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One Thing is Needed!
Luke 10:38–42 “As Jesus and His disciples were on their way, He came to a village where a woman named Martha opened her home to Him. 39 She had a sister called Mary, who sat at the Lord’s feet listening to what He said. 40 But Martha was distracted by all the preparations that had to be made. She came to Him and asked, “Lord, don’t You care that my sister has left me to do the work by myself? Tell her to help me!” 41“Martha, Martha,” the Lord answered, “you are worried and upset about many things, 42 but few things are needed—or indeed only one. Mary has chosen what is better, and it will not be taken away from her.”
Verse 42 caught my attention when it said, “few things are needed.” Then Jesus continued: “only one thing is needed.”This week, I want us to consider what that one thing is. God has been dealing with me for some time now concerning how we go about the work of God, why we do what we do, what we might want to re-consider doing, and how much easier it is to be a Martha than a Mary. Martha-ism is really easy. Most of us live there. Mary-ism is much more difficult and very few live there. Many times, those who consider themselves to be Mary-types are really Martha’s who merely have a prayer life.
This really relates to the priorities of our life and how our spiritual depth determines our priorities. Martha was worried about many things so Jesus tried to help her by comparing her focus on many things to Mary’s focus on just one thing. I don’t think Jesus is putting Martha down as much as He is trying to get her to see her relationship with the material world vs. Mary’s relationship with the spiritual world.
Now I want to tie in a portion of the Sermon on the Mount to the thought that only one thing is needed. Look here, with me, at Matthew 6: 25-33 “Therefore I tell you, do not worry about your life, what you will eat or drink; or about your body, what you will wear. Is not life more important than food, and the body more important than clothes? 26 Look at the birds of the air; they do not sow or reap or store away in barns, and yet your heavenly Father feeds them. Are you not much more valuable than they? 27 Who of you by worrying can add a single hour to his life? 28 And why do you worry about clothes? See how the lilies of the field grow. They do not labor or spin. 29 Yet I tell you that not even Solomon in all his splendor was dressed like one of these. 30 If that is how God clothes the grass of the field, which is here today and tomorrow is thrown into the fire, will He not much more clothe you, O you of little faith? 31 So do not worry, saying, ‘Whatshall we eat?’ or ‘Whatshall we drink?' or ‘Whatshall we wear?’ 32 For the pagans run after all these things, and your heavenly Father knows that you need them. 33 But seek first His Kingdom and His righteousness, and all these things will be given to you as well.”
This little portion of Scripture, given by Jesus Himself, during the Sermon on the Mount, puts life into perspective. When our lives are dedicated to Him, why worry about them? Why worry about what we are going to eat or drink, or what we will wear? These issues have become so overwhelming in our society that we have become hopeless neurotics. We are now starting to worry about whether or not we are worrying enough – and that worries me. Watching or listening to the news is just depressing. Most of our morals are deteriorating before our eyes. Things are not looking good – from the world’s perspective. However, we are not supposed to come from the world’s perspective but rather from God’s.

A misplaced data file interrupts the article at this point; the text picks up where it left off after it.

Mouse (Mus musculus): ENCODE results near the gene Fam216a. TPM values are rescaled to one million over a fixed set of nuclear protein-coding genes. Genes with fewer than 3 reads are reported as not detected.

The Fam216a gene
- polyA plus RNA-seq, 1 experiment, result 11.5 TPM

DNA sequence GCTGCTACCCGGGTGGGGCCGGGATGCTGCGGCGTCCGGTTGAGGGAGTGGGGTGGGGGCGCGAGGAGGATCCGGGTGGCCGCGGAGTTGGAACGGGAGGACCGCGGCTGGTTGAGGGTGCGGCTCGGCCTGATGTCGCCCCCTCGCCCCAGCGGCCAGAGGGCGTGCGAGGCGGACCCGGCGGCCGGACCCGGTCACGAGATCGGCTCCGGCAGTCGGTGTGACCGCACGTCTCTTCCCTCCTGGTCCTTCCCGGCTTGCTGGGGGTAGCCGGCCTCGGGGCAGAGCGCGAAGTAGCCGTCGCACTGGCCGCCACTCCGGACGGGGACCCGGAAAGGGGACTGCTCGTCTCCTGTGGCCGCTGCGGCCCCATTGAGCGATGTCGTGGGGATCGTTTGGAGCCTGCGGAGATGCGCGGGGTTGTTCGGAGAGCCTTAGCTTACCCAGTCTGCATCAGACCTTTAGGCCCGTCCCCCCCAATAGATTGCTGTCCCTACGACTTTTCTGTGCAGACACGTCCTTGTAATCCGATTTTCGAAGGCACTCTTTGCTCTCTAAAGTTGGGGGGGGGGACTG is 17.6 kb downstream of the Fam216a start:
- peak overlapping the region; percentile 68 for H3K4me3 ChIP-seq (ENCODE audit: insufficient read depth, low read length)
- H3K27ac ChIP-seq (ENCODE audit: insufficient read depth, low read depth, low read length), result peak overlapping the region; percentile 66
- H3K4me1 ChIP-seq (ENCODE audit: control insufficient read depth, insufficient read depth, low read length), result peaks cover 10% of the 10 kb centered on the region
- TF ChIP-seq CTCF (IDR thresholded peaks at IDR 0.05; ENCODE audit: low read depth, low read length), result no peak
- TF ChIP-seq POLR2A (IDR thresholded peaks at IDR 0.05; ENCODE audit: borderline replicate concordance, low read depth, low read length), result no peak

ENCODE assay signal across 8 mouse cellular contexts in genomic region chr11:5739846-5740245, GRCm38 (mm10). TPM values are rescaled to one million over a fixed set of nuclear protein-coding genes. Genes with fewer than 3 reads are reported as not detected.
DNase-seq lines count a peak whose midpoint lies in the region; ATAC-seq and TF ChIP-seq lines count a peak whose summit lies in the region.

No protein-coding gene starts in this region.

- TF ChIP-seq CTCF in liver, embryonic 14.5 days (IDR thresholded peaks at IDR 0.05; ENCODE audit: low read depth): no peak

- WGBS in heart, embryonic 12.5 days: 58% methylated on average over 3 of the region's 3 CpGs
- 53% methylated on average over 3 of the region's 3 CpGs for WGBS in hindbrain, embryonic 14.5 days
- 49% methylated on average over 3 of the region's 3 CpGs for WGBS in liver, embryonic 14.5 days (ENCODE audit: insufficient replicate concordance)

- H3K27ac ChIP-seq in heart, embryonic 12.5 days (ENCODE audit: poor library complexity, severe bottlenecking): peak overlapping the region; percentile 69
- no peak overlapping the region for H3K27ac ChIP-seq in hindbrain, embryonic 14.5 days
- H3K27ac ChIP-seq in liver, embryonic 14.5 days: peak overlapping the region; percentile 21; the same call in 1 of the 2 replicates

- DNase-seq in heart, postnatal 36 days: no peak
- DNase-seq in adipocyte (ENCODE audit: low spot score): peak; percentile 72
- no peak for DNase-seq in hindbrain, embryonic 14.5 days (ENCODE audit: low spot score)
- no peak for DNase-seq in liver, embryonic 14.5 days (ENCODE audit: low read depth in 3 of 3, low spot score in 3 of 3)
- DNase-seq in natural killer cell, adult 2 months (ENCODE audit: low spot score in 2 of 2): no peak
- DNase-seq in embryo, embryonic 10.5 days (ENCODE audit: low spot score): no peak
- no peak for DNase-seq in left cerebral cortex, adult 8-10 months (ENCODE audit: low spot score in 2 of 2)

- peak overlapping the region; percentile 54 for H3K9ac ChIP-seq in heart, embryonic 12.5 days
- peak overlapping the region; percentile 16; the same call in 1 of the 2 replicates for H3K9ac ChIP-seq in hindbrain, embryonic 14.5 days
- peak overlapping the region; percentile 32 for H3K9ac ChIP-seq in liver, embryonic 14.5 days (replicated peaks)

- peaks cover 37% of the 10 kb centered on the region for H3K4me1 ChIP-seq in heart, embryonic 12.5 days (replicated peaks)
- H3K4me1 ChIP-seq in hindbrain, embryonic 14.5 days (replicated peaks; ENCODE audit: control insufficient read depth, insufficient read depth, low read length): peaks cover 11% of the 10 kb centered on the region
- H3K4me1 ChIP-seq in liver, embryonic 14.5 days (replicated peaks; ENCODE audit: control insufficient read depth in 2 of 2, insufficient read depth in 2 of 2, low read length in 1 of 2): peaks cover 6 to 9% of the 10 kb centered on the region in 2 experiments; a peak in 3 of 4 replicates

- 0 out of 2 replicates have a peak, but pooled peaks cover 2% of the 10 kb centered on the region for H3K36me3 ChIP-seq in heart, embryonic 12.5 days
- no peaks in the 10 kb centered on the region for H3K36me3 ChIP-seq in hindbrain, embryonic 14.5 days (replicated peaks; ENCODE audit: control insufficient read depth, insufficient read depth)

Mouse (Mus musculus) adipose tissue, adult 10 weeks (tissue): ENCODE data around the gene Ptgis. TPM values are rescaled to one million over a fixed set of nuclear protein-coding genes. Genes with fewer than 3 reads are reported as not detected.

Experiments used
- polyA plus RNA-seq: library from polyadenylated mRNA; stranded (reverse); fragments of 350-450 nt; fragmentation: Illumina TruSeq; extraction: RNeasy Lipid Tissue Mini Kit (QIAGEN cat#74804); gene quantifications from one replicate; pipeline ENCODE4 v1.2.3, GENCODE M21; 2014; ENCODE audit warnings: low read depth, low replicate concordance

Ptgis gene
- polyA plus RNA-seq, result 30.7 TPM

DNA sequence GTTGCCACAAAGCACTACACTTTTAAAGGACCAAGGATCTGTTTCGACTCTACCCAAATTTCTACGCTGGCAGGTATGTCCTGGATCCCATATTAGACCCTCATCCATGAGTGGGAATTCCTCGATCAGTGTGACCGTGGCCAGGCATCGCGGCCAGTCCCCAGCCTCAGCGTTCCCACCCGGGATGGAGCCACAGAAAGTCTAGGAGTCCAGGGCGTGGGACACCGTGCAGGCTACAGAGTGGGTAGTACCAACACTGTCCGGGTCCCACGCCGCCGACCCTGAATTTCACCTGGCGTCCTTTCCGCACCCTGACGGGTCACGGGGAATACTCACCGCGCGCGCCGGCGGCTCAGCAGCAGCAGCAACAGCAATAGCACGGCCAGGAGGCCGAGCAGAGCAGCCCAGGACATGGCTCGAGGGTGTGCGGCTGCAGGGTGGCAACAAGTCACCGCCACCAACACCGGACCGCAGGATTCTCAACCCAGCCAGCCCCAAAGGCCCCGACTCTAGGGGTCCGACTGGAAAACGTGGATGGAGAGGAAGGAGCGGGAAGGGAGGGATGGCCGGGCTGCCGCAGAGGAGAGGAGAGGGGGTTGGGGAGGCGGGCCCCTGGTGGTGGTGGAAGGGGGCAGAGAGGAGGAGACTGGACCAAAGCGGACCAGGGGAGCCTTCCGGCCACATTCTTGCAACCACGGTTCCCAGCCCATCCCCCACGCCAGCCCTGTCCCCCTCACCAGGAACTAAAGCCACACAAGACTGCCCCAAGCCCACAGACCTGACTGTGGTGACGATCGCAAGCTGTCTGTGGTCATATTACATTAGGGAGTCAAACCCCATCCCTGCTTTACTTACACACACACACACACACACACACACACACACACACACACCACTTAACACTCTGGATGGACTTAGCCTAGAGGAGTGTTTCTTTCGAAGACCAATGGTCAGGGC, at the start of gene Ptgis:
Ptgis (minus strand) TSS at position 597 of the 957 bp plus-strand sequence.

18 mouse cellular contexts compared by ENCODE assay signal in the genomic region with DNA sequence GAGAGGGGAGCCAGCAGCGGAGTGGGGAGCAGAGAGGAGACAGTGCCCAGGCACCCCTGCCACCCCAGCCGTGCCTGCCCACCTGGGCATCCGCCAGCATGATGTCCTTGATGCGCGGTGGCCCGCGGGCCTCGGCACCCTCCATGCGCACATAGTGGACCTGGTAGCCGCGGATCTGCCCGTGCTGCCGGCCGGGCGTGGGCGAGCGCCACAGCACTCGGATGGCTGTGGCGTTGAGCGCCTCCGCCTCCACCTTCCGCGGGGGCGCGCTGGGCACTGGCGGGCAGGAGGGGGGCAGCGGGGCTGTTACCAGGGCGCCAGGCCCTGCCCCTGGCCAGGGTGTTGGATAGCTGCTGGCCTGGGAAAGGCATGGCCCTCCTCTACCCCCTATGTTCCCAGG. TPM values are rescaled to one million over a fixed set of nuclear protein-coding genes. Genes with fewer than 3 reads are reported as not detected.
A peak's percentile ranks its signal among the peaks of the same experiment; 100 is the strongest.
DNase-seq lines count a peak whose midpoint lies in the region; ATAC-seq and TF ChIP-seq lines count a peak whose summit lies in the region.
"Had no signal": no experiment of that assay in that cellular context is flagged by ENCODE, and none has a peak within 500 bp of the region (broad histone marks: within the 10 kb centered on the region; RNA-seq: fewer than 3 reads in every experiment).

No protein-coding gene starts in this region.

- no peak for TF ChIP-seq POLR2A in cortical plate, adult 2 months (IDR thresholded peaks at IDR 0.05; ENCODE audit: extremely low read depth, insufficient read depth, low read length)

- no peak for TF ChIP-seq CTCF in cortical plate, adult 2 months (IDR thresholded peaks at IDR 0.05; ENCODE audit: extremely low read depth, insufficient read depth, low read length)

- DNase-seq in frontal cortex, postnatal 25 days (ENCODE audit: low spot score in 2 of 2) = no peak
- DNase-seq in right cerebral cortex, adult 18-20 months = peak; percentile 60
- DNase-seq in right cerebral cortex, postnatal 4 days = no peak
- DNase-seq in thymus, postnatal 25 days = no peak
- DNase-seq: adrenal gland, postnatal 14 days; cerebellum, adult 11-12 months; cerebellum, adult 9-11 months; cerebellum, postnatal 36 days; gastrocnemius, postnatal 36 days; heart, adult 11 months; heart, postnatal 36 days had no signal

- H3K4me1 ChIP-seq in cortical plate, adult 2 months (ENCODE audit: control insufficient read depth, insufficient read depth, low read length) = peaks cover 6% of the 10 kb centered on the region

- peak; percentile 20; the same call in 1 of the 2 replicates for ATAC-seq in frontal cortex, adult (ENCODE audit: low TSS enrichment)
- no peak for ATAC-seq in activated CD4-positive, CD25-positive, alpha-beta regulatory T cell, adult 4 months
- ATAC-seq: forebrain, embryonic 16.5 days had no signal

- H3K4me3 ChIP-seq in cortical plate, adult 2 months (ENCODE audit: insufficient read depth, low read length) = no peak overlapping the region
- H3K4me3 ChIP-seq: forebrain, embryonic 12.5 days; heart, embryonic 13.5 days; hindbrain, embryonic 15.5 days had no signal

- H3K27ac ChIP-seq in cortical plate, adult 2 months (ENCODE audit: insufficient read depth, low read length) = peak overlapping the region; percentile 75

Martha’s problem was that she was coming from the world’s perspective. So Jesus’ advice to Martha, as well as to us today, is; “relax there is only one thing you need to do…” – “… seek first His Kingdom and His righteousness…”
Medication: A Merry Heart
The tribal wisdom of the Dakota Indians, passed on from one generation to the next, says that when you discover you are riding a dead horse, the best strategy is to dismount.
However, in modern business, because of the heavy investment factors to be taken into consideration, often other strategies have to be tried with dead horses, including the following:
1. Buying a stronger whip.
2. Changing riders.
3. Threatening the horse with termination.
4. Appointing a committee to study the horse.
5. Arranging to visit other sites to see how they ride dead horses.
6. Lowering the standards so that dead horses can be included.
7. Appointing an intervention team to reanimate the dead horse.
8. Creating a training session to increase the riders load share.
9. Reclassifying the dead horse as living-impaired.
10. Change the form so that it reads: "This horse is not dead."
11. Hire outside contractors to ride the dead horse.
12. Harness several dead horses together for increased speed.
13. Donate the dead horse to a recognized charity, thereby deducting its full original cost.
14. Providing additional funding to increase the horse's performance.
15. Do a time management study to see if the lighter riders would improve productivity.
16. Purchase an after-market product to make dead horses run faster.
17. Declare that a dead horse has lower overhead and therefore performs better.
18. Form a quality focus group to find profitable uses for dead horses.
19. Rewrite the expected performance requirements for horses.
20. Promote the dead horse to a supervisory position.
God Bless, Press On!
New Beginnings Church, New Ulm
Verse of the Week: Galatians 4:4–5 ESV
Today’s readings: Matthew 12:1-21, Luke 6 & Mark 4